Cattlemen and producers are invited to the Fall Forage Tour, Friday, Oct. 31, and Saturday, Nov. 1st. The tour will begin at 1 p.m. on both days at the Dale Strickler Farm, one mile south of Courtland on the west side of the highway. Two audiences will benefit from participation in the Fall Forage Tour-cattle producers and those interested in utilizing cover crops to improve soil health. The tour will focus on improving soil productivity by using of cover crops, forages, and perennial grasses.
The fall weather lately has been beautiful, and made it very easy to be outside most weekends. The warm weather will not last much longer, so now is the time to prepare your garden and landscape for the coming spring if you have not already done so. Below, I have found a few pieces of information about fall chores that you may find helpful, and if you would like to learn more about fall prep for a healthy spring landscape, I will be giving a short program at the Extension Office located at 1800 12th Street over the noon hour ...
During the early days of our country, settlers hunted out of necessity. While farming and trading provided them with a great deal of food, it wasn't enough for sustenance. In order to survive, they hunted, fished and trapped wildlife where they lived and worked.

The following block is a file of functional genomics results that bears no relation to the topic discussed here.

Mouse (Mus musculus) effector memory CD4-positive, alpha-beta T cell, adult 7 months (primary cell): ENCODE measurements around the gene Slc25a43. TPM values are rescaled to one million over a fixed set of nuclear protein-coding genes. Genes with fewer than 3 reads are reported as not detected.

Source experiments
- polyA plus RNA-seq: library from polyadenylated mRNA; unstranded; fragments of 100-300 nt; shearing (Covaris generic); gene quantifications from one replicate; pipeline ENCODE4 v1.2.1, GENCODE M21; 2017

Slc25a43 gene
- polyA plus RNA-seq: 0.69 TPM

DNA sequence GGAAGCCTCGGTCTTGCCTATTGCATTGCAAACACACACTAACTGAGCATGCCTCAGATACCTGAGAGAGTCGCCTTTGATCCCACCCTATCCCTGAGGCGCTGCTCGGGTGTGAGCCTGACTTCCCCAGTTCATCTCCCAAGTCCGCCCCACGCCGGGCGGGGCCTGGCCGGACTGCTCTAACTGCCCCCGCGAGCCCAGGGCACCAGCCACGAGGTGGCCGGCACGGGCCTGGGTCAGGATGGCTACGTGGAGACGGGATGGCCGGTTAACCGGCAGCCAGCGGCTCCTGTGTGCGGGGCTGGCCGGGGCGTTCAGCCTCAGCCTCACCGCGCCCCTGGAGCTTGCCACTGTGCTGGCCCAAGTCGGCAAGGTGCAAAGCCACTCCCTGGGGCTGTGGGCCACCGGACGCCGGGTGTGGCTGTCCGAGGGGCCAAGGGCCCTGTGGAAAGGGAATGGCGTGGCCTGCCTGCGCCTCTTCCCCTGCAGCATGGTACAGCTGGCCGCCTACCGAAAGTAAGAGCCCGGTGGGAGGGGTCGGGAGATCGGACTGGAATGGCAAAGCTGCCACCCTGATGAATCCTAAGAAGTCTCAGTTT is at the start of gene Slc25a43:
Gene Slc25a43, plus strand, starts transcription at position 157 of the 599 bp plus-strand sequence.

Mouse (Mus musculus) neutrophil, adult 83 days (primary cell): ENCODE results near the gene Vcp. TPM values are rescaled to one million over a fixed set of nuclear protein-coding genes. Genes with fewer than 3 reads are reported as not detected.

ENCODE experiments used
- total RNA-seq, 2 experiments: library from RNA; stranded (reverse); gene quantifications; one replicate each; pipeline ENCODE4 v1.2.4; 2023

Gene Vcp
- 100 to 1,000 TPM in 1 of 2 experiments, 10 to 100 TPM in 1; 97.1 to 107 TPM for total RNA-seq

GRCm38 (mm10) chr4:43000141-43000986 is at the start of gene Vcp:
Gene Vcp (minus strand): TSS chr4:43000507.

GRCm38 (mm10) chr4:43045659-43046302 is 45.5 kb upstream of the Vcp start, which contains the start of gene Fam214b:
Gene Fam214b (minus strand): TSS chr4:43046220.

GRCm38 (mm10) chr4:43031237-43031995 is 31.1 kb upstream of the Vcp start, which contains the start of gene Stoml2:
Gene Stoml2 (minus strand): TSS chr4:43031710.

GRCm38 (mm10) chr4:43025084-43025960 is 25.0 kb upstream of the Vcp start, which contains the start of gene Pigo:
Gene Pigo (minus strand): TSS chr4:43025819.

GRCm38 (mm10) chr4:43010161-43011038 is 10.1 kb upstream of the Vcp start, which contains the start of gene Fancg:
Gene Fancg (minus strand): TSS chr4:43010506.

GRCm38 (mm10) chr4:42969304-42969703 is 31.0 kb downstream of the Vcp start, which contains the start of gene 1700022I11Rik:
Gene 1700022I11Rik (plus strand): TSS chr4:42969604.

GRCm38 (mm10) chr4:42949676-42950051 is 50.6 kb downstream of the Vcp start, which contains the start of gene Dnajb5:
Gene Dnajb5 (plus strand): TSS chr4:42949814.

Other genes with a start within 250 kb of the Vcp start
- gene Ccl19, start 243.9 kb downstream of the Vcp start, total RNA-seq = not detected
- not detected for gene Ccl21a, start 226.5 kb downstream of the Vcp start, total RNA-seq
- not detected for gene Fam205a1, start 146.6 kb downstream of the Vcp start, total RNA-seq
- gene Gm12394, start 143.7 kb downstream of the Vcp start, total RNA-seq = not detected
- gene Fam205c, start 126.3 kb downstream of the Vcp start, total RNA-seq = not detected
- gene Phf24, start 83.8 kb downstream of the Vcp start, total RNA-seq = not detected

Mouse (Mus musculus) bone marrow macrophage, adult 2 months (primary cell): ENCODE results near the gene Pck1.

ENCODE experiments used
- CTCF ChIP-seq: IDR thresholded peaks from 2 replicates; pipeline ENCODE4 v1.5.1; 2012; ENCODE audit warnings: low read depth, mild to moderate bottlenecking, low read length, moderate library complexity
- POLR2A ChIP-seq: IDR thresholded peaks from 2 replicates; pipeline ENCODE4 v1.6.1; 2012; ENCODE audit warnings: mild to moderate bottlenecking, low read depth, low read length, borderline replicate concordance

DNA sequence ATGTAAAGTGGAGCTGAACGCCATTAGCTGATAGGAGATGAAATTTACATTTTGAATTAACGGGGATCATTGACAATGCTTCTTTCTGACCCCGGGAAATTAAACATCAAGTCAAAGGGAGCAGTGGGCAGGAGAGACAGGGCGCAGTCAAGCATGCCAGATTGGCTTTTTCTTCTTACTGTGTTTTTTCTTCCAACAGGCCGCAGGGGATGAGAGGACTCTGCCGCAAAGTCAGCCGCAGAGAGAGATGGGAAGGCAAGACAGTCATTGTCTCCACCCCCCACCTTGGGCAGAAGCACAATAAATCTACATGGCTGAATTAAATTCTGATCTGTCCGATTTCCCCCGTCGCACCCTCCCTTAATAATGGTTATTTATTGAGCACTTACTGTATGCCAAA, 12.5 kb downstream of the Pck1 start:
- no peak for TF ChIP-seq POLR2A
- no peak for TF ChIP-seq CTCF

Katherine and Mathew Hicks of Great Bend competed on Oct. 11, at the Kansas State Rabbit Breeders Association annual convention. They participated in the youth individual contests, the royalty contest and youth rabbit shows. Katherine was third runner up in the rabbit judging contest, was a member of the queen court and won the American Chinchilla rabbit show with her home bred, home grown rabbits. Mathew was named the runner up Kansas duke in the royalty contest which is a six-contest skill-a-thon including a six-page written application, a 200-question test, the rabbit judging contest, the rabbit ID contest, showmanship and ...
Livestock producers attending the Kansas Livestock Association (KLA) Convention in Wichita will hear an investigative journalist present the case that nutritional science has it wrong with respect to the healthfulness of meat and dairy products. A tribute to KLA's chief executive, who is stepping down, and comments from one of the nation's largest cattle feeders are other highlights of the convention, set for Dec. 3-5.